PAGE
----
Daniel Drezner, Tufts University, Fletcher School of International Relations.
“. . .There is one political show I have enjoyed recently, however. It’s about international relations. Well, sort of. It’s more about interplanetary relations. It’s Syfy’s “The Expanse”:
The basic set-up of “The Expanse” is that it takes place 200 years from now in a world in which interplanetary travel is pretty easy. Mankind has colonized Earth’s moon, Mars, the asteroid belt and some of the outer moons, such as Ganymede. Earth is run by the United Nations. It controls the moon and a large, albeit aging, fleet. It is still the most powerful actor in the solar system, but appears to be on the decline. Mars is independent, with newer spaceships, a very cohesive culture, and an ambitious plan to terraform its own planet. Both Earth and Mars view the residents living beyond Mars’ orbit — the “Belters” — as close to subhuman. The Belters work in the extractive sectors to send resources back to Earth and Mars. There is a loose-knit politico-military group, the Outer Planets Alliance (OPA), trying to organize this fractious population. And then events are set in motion.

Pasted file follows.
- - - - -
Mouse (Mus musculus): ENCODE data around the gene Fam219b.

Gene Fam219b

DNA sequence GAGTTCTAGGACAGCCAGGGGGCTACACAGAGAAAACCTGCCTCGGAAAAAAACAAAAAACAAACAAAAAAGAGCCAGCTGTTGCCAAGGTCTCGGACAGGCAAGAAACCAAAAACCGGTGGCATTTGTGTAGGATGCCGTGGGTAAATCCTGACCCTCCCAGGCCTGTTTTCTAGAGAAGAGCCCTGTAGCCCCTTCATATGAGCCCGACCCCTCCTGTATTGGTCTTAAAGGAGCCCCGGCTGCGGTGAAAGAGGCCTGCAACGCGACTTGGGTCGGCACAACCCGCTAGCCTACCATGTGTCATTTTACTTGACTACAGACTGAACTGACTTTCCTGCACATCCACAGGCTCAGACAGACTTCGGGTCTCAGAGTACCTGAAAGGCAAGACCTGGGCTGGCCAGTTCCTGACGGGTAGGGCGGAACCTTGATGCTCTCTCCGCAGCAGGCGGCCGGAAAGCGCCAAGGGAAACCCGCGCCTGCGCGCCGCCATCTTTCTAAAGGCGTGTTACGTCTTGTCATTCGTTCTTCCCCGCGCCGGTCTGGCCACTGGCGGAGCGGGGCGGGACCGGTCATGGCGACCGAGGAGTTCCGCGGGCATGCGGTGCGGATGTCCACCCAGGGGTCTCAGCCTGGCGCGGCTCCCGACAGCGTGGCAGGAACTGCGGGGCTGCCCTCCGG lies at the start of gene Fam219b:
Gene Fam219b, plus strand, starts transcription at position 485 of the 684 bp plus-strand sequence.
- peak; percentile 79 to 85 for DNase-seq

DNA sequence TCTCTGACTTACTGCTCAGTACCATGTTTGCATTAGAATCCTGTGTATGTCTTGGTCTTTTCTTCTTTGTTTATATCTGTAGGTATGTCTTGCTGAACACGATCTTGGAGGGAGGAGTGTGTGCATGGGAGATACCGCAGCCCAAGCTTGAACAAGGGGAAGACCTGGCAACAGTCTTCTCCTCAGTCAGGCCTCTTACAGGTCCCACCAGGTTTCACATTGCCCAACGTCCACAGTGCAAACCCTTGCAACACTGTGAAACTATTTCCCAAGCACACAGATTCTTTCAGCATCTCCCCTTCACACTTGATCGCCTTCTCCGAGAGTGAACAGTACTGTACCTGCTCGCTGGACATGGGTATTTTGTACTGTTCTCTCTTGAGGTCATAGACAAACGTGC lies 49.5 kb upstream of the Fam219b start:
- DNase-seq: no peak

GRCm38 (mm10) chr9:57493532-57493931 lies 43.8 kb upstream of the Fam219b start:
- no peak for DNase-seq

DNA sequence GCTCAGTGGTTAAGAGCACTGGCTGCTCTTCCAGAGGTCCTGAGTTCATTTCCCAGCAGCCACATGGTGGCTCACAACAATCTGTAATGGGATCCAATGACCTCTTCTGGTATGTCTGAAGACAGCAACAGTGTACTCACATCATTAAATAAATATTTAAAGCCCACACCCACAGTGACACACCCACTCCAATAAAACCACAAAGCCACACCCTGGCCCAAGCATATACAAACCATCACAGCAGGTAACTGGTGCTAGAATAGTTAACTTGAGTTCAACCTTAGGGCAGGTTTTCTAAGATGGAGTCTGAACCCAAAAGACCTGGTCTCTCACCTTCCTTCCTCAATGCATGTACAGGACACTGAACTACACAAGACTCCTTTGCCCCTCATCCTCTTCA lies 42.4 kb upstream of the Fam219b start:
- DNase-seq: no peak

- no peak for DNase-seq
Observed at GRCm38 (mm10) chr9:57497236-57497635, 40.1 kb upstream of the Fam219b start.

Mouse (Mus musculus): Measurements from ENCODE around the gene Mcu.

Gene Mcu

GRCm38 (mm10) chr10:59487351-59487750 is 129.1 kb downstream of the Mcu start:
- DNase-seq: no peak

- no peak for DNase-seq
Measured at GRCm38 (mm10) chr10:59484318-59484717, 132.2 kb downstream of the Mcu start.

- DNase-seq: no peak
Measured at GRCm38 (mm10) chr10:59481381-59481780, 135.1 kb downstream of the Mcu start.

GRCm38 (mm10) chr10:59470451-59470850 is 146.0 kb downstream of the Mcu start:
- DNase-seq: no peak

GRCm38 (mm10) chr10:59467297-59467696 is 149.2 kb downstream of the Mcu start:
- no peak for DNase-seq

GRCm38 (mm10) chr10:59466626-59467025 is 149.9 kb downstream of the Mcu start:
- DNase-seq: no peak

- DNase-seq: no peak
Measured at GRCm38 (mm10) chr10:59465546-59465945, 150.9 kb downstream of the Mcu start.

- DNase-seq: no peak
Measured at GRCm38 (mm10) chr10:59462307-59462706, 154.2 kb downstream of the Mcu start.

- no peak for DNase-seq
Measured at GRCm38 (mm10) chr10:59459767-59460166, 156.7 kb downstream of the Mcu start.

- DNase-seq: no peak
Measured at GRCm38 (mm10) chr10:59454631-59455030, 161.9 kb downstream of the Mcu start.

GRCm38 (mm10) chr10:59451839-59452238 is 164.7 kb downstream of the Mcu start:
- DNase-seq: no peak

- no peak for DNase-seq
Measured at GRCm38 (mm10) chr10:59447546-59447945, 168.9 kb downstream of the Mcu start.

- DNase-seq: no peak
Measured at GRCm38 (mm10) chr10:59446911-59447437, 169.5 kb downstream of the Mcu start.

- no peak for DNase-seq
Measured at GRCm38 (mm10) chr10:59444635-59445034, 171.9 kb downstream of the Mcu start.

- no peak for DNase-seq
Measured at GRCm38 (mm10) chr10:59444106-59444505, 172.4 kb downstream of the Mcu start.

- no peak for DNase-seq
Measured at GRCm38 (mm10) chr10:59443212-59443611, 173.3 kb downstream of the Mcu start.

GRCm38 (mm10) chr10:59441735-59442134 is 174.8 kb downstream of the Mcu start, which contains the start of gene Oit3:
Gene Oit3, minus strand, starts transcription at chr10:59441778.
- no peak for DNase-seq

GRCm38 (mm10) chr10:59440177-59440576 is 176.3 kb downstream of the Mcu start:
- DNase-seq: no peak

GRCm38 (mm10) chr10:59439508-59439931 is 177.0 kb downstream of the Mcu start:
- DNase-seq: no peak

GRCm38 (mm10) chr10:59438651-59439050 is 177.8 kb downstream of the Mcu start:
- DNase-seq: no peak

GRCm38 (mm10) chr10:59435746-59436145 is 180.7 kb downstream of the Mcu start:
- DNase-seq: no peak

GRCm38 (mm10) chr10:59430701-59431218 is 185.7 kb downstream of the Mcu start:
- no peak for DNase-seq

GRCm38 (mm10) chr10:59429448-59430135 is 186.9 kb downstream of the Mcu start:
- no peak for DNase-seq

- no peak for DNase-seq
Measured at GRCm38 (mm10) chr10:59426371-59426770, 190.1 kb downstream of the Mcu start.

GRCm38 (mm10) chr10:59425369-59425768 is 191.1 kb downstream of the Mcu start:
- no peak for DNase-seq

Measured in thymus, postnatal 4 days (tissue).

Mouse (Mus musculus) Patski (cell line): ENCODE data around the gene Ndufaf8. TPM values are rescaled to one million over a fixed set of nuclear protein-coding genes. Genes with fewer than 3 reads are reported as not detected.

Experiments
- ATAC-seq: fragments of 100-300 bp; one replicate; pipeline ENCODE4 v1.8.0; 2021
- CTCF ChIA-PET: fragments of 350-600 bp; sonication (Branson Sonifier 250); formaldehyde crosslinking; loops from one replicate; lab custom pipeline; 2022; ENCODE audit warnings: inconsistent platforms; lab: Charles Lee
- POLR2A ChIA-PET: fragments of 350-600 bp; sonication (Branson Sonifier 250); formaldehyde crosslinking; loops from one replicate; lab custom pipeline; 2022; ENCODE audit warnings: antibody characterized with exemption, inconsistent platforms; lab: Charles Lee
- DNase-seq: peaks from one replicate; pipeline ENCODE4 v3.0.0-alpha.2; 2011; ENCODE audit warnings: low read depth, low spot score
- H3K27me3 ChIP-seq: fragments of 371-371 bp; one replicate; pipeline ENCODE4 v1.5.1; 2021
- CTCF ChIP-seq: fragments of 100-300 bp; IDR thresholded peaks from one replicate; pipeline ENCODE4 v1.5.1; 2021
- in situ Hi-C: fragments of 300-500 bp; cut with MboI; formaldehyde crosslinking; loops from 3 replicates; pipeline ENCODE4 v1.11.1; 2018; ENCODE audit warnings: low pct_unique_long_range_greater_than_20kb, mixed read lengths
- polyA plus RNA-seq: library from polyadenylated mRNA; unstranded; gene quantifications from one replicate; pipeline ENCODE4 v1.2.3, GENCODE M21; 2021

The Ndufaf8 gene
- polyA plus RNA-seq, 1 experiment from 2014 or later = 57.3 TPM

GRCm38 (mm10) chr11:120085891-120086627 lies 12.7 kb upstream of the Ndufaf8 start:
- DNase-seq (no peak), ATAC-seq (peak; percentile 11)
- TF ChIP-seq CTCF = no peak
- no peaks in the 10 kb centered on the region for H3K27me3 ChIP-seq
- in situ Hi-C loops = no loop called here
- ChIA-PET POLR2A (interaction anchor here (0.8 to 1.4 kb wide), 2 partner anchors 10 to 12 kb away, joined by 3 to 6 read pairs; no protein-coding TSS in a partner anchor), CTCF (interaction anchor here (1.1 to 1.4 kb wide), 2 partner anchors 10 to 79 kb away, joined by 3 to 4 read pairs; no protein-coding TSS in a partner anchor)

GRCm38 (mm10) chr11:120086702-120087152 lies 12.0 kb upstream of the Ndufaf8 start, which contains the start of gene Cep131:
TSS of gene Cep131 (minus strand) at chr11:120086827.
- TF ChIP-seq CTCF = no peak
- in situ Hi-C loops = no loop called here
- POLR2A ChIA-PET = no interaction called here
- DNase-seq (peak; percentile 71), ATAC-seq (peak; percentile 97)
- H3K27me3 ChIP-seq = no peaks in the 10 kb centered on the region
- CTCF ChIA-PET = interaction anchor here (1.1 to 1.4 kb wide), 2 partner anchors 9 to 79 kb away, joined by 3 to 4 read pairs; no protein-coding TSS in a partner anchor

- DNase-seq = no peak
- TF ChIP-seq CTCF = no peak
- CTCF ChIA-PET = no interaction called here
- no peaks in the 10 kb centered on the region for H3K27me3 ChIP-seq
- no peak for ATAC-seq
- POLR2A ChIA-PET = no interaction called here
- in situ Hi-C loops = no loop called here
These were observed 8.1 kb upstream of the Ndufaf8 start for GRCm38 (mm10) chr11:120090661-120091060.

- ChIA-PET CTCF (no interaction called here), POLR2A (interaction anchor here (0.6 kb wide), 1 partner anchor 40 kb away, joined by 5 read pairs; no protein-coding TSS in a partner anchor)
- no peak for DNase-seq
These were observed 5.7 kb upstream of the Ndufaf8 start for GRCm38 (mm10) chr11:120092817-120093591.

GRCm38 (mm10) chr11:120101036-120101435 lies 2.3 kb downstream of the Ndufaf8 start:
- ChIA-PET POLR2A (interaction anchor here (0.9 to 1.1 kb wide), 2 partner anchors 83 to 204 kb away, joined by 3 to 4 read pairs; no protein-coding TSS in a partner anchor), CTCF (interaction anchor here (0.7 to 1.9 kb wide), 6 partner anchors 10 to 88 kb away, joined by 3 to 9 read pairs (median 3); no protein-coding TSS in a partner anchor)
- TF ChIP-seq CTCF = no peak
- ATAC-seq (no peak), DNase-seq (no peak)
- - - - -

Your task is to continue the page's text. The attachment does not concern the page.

“The Expanse” pulls off a few world-building gambits that make it pretty nifty to watch. It’s not as funny as “Firefly,” but like that show, it successfully resets the domain of politics from a planet to a solar system but no further. Also like “Firefly,” the space of “The Expanse” feels genuinely lived-in. The economics and identities that are guide the actors are well-structured.”
Currently, you can only stream The Expanse (for free) on Amazon Prime Video.Dec 22, 2020